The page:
A few months ago, I wrote about the awful amendment to the Motor Vehicle Act that allow the Superintendent to prepare their own material, under the guise of “technical materials” to determine cases. This material, pursuant to the legislation, is only to be used for the purpose of determining issues raised by the applicant.
The problem with the Superintendent being able to do this was that the Superintendent is then presumed to be an expert on issues which he is, frankly, not. At the time, I predicted that the Superintendent would simply rewrite science in order to advance the goal of upholding IRPs. And, unfortunately, I was right.
Today, I received word on an IRP hearing that the Superintendent would be relying on Technical Materials, including a new version of the ASD manual that was posted on their site today. I dropped everything to read this new version of the manual, and I saw something I expected to see.
It almost feels like a bad joke at this point. Just when we adjust to a ridiculous policy change made by RoadSafetyBC and the Superintendent of Motor Vehicles, they roll out another one. The frequency with which their policy changes happen really does make it seem as though the Government actors at RoadSafetyBC are slowly trying to eliminate all of your procedural rights. The plan being that if each right is chipped away at one at a time, they won't suffer the same blow they did when the courts declared the IRP law unconstitutional after it was first introduced.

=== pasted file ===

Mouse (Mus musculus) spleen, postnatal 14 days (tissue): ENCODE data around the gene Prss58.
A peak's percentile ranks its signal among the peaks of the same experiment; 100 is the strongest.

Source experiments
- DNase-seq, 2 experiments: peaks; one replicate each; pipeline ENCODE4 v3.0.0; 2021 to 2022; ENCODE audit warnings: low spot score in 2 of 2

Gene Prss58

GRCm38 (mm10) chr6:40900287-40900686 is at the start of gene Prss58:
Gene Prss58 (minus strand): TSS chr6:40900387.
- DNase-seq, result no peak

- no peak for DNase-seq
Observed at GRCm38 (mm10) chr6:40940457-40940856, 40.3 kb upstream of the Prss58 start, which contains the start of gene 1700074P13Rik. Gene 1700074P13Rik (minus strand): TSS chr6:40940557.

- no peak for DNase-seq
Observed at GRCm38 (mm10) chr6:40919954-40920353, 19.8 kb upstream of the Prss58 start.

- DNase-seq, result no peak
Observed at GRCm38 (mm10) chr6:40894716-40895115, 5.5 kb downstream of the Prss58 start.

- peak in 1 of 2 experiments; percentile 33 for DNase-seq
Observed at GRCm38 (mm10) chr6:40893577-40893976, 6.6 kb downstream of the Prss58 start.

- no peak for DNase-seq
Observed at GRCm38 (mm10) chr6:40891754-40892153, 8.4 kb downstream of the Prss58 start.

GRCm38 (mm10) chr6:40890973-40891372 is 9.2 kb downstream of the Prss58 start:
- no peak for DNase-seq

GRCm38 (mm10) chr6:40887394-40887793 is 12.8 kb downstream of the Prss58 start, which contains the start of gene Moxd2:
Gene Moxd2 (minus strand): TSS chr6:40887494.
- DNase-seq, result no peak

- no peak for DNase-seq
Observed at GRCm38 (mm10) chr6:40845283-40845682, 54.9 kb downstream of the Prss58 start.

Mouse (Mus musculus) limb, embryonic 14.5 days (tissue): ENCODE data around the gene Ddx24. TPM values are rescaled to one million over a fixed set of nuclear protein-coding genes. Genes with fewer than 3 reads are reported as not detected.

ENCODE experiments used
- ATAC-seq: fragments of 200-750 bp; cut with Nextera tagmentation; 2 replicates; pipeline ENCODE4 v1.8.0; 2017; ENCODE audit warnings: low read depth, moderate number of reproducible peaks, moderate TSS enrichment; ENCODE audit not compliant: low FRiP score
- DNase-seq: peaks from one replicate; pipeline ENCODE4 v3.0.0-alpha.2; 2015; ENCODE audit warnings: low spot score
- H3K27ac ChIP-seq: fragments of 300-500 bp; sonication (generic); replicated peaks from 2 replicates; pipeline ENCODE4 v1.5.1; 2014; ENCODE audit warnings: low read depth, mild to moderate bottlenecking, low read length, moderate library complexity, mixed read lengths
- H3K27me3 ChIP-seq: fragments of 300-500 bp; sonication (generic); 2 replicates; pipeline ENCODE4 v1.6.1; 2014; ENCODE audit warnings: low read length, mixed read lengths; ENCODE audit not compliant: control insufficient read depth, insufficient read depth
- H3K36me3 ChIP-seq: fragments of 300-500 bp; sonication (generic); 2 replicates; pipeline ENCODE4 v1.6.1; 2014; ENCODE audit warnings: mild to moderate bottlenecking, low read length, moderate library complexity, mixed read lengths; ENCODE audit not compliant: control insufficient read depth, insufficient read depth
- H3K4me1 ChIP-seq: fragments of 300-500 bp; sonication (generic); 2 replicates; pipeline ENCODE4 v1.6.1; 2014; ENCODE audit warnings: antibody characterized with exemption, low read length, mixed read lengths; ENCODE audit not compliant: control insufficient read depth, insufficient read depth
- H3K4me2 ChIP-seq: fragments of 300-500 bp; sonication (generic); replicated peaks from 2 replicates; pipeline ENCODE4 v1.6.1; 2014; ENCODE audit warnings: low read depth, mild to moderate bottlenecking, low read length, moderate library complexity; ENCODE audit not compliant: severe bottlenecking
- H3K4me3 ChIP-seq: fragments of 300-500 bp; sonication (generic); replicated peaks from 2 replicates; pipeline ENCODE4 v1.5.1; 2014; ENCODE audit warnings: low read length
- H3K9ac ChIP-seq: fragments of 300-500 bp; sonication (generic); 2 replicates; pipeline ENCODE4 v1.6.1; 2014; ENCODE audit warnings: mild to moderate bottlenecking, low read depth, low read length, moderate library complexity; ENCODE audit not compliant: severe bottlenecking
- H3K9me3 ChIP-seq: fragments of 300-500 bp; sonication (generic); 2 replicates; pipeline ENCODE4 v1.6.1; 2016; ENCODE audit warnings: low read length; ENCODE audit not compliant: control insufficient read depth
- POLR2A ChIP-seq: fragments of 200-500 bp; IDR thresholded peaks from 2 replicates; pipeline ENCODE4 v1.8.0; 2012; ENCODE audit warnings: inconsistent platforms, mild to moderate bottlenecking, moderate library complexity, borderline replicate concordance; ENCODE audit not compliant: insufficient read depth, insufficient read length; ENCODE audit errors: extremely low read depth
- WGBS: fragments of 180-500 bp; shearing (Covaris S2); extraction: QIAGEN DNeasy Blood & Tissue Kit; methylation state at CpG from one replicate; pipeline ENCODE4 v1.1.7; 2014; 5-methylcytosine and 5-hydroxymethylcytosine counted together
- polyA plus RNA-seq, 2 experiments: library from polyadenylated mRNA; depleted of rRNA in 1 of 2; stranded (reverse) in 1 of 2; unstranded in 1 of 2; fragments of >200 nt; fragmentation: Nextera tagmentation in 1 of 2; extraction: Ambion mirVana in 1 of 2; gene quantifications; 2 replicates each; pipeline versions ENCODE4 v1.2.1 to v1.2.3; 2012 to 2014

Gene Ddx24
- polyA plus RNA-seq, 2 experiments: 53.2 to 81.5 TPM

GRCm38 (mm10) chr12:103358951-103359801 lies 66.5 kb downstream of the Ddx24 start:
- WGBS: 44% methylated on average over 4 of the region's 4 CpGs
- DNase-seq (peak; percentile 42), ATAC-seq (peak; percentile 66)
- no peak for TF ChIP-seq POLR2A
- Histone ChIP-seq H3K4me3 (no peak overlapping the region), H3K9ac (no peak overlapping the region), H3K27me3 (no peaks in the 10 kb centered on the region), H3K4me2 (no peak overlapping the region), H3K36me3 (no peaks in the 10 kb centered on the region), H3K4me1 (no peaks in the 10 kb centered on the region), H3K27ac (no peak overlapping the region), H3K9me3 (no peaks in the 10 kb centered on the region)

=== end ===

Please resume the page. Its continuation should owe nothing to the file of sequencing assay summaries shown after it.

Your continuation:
And so now we have another disturbing policy change to deal with.
I’ve written before about the process of appealing an unsuccessful Immediate Roadside Prohibition review decision. I conduct countless judicial review hearings in BC Supreme Court, and file innumerable Petitions to the Court. The majority of my appeal cases are resolved without having to make arguments in court, and in favour of my clients.
While plenty of the cases I take to court deal with routine issues, such as how an adjudicator resolves a credibility issue or their interpretation of the evidence there are a significant number of judicial reviews that I advance that deal with far more significant issues.
You may have read my recent post about my success rate in these types of cases. Part of the reason I won so many hearings in summer 2015 related to finding certain pieces of evidence that called into question numerous breathalyser calibration certificates. In order to respond to this, the police amended a standard form that was submitted for every hearing with declarative information indicating that what they said was correct.